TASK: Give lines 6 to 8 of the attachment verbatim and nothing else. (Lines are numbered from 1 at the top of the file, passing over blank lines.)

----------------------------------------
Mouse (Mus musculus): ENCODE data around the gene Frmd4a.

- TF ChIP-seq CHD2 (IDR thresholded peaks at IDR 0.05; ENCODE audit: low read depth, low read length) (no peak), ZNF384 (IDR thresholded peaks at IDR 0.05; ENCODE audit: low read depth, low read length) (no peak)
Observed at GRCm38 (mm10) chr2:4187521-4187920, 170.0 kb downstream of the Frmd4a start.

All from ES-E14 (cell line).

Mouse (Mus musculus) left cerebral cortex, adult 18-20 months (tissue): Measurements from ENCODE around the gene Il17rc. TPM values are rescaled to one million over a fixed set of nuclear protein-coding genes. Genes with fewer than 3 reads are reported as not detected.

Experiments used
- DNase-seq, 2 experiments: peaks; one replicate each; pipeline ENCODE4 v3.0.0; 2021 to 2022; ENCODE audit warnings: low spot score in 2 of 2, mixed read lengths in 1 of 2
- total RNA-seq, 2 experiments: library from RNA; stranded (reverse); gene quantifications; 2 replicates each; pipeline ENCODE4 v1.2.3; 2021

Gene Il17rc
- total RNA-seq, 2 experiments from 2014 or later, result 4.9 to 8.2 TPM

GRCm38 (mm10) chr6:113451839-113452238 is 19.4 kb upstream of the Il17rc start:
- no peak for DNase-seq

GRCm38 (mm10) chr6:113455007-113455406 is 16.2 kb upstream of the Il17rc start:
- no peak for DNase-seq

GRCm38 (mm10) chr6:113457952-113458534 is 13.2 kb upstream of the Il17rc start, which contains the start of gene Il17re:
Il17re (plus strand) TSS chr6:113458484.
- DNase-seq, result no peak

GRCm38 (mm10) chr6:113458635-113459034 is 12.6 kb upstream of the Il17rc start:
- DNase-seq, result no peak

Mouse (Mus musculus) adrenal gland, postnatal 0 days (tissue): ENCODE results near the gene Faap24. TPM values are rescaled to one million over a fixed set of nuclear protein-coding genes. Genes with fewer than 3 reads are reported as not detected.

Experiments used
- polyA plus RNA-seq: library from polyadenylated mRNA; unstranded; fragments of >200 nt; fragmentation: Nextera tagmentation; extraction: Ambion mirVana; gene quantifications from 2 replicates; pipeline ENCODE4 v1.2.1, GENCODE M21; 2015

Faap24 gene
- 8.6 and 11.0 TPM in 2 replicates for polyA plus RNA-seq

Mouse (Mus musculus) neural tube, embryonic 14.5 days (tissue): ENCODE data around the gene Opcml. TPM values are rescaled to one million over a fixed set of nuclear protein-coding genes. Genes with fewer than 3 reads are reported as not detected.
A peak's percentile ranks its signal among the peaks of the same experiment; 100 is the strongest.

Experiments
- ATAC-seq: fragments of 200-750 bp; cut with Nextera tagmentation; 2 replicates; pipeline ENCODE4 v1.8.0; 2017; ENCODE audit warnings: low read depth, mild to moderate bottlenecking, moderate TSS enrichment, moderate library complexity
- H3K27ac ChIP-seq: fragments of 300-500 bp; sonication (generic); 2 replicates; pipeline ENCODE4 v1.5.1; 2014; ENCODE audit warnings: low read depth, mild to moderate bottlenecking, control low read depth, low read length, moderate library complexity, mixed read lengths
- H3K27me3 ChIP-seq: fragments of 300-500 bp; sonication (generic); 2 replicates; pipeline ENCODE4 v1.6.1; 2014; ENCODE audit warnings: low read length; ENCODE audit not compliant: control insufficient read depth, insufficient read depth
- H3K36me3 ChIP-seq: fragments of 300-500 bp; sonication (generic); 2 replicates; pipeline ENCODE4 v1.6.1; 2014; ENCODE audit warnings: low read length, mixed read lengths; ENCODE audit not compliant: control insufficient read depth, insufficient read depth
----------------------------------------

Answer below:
Experiments used
- DNase-seq, 2 experiments: peaks; one replicate each; pipeline ENCODE4 v3.0.0; 2021 to 2022; ENCODE audit warnings: low spot score in 2 of 2, mixed read lengths in 1 of 2
- total RNA-seq, 2 experiments: library from RNA; stranded (reverse); gene quantifications; 2 replicates each; pipeline ENCODE4 v1.2.3; 2021